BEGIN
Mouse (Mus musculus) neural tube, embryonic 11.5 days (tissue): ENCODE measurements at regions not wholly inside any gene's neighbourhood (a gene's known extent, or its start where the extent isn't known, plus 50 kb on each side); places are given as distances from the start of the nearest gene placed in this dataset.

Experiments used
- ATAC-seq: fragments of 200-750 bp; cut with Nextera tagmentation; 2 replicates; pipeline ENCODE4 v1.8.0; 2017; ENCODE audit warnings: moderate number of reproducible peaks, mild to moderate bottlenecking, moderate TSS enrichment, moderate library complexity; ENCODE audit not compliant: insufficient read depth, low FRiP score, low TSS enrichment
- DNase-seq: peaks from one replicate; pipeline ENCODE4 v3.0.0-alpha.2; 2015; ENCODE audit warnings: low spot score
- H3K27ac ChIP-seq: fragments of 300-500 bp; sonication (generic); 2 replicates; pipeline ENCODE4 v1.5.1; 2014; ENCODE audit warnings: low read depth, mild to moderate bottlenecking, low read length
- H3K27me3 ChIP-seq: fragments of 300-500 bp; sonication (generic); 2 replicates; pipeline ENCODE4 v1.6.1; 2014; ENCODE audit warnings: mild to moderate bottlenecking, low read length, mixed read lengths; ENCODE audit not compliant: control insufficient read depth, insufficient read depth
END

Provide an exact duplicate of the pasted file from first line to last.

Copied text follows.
Mouse (Mus musculus) neural tube, embryonic 11.5 days (tissue): ENCODE measurements at regions not wholly inside any gene's neighbourhood (a gene's known extent, or its start where the extent isn't known, plus 50 kb on each side); places are given as distances from the start of the nearest gene placed in this dataset.

Experiments used
- ATAC-seq: fragments of 200-750 bp; cut with Nextera tagmentation; 2 replicates; pipeline ENCODE4 v1.8.0; 2017; ENCODE audit warnings: moderate number of reproducible peaks, mild to moderate bottlenecking, moderate TSS enrichment, moderate library complexity; ENCODE audit not compliant: insufficient read depth, low FRiP score, low TSS enrichment
- DNase-seq: peaks from one replicate; pipeline ENCODE4 v3.0.0-alpha.2; 2015; ENCODE audit warnings: low spot score
- H3K27ac ChIP-seq: fragments of 300-500 bp; sonication (generic); 2 replicates; pipeline ENCODE4 v1.5.1; 2014; ENCODE audit warnings: low read depth, mild to moderate bottlenecking, low read length
- H3K27me3 ChIP-seq: fragments of 300-500 bp; sonication (generic); 2 replicates; pipeline ENCODE4 v1.6.1; 2014; ENCODE audit warnings: mild to moderate bottlenecking, low read length, mixed read lengths; ENCODE audit not compliant: control insufficient read depth, insufficient read depth